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Opera plots - Puccini's Madame Butterfly

Updated on April 24, 2015

Giacomo Puccini was born on 22nd December 1958 in Lucca, Italy, and died in Brussels, Belgium, on 29 November 1923. He had gone there to receive radiation treatment for throat cancer, which was much further advanced than he knew. He is best known for his operas, although he did write some orchestral and sacred pieces, etc. However, it is as the composer of such operatic standards as Madama Butterfly, La Boheme, Tosca and Turandot that he is justly famed. His skill at writing melody, and show-stoppers such as "Nessun Dorma" and Butterfly's lament, have made him universally popular, and not just with regular opera-goers.

This is one of the best-known and loved of all operas, both for its superb music and its plot, a tragedy of broken faith in which the whole audience longs to scream out to Butterfly, "don't trust him!"

The opera had several sources, including "Madame Chrysantheme", a novel by Pierre Loti dating from 1887, and a short story (1898) by the American writer John Luther Long that was turned into a play by David Belasco. Puccini's opera was itself the inspiration for "Miss Saigon", the musical that premiered in 1989.

At its first performance, at La Scala, Milan on 17th February 1904, the opera was not the success that the composer hoped for. However, by splitting the original two acts into three and making some other changes, Puccini ensured that this would become one of his greatest successes, and a "standard" in the repertory of opera companies across the world.

Act 1 - A villa in the naval port of Nagasaki, Japan

Lieutenant Pinkerton, U.S. Navy, seeks the advice of a marriage broker, having been told that his posting in Japan will be a long one. The marriage broker assures him that any marriage will only be binding as long as he consents to live with his wife, after which she will be free to marry again. However, the lady in question, Cho-Cho-San, sees things differently, as she falls in love with Pinkerton and believes that she will be marrying him for life. She even goes so far as to renounce her religion and thus severs all ties with her own people.

Sharpless, the American consul and Pinkerton's friend, tries to prevent the match by telling Pinkerton how serious the girl is about it. At the wedding feast, Cho-Cho-San's uncle, a priest, appears and heaps curses on her head for renouncing her faith. All her relatives desert her, but she clings to her new husband, who calms her fears. The scene ends with mutual protestations of love.

Act 2 - The villa, three years later

After a short but blissful wedded life, Pinkerton has been recalled to America, promising to return to Cho-Cho-San (now called "Madame Butterfly"), "when the robins nest again". She trusts him implicitly, but her maid, Suzuki, has different thoughts.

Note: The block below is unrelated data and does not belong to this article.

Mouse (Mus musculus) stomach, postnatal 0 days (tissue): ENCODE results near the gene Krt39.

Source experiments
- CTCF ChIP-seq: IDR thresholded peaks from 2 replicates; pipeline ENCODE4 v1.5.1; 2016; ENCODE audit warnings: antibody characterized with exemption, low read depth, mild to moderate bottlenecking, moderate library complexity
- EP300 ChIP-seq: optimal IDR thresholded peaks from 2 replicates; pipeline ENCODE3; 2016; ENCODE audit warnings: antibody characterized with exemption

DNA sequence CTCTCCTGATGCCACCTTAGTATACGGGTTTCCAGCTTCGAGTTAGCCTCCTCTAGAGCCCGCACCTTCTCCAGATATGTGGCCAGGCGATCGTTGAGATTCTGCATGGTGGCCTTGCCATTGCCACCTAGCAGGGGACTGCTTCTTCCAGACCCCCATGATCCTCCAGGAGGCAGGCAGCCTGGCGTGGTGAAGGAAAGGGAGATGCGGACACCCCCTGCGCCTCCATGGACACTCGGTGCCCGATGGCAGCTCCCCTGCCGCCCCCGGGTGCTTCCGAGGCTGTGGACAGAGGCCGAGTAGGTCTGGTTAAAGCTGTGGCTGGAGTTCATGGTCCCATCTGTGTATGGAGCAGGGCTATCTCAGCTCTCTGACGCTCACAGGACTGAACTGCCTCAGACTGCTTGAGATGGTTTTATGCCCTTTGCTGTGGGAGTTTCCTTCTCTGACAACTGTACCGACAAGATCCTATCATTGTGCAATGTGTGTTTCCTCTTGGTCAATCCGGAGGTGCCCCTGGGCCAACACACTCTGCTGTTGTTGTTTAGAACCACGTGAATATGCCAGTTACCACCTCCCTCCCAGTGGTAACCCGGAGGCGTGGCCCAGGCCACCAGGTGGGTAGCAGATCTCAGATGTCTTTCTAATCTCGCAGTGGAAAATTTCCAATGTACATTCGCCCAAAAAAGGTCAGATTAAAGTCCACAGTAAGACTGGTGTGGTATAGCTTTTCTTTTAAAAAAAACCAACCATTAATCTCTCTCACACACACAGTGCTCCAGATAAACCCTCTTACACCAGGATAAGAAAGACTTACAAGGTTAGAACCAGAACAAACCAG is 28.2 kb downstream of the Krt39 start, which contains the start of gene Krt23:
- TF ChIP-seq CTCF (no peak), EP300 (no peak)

The battleship on which Pinkerton serves is ordered back to Japan, and he writes a letter to Sharpless, asking him to break the news to Butterfly that he will be arriving with his new, American, wife. However, when Sharpless takes the letter to Butterfly, she is so overjoyed at seeing a letter in Pinkerton's hand that she completely ignores what it says. She is also deaf to the marriage broker, who tries to arrange a new marriage for her, on the grounds that Pinkerton's desertion amounts to a divorce. "That may be so in Japan," she says, "but I am an American!" When the Consul tries again to convince her of the truth, she introduces a fair-haired child, with the words "My lieutenant cannot forget this".

As Sharpless departs, a cannon shot announces the arrival of Pinkerton's ship. Butterfly and her maid excitedly decorate the house with flowers to welcome her husband, but as the evening drags on, he does not appear. Suzuki and the child fall asleep, but Butterfly waits and watches.

Act 3 - The same, the next day

Butterfly has not slept all night. Suzuki wakes and persuades Butterfly to lie down and rest, which she does, so that she can look her best when Pinkerton arrives. When she has left the room, Sharpless, Pinkerton and Kate, his American wife, arrive. When he hears from Suzuki about Butterfly's devotion, he is overtaken by remorse and cannot bear to face his deserted bride. Kate tells Suzuki to tell Butterfly that she will care for the child, but at this point Butterfly enters and hears it directly from Kate Butterfly retains her composure, congratulates Kate politely, and tells her that, if they return in half an hour they may have the child.

However, when the Americans return, they find that Butterfly has used her father's sword to end her life. On the sword are inscribed the words "Die with honour when you can no longer live with honour".


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      Lars Holland 7 years ago

      @ the age of fifty my musical tastes have begun to change. I grew up with the Ramones and Black Sabbath. Experiences have exposed me to Vivaldi and Rimsky-Korsikov and I am now fascinated by opera and in particular, Madame Butterfly. Finding it on CD in local musical stores isn't going well.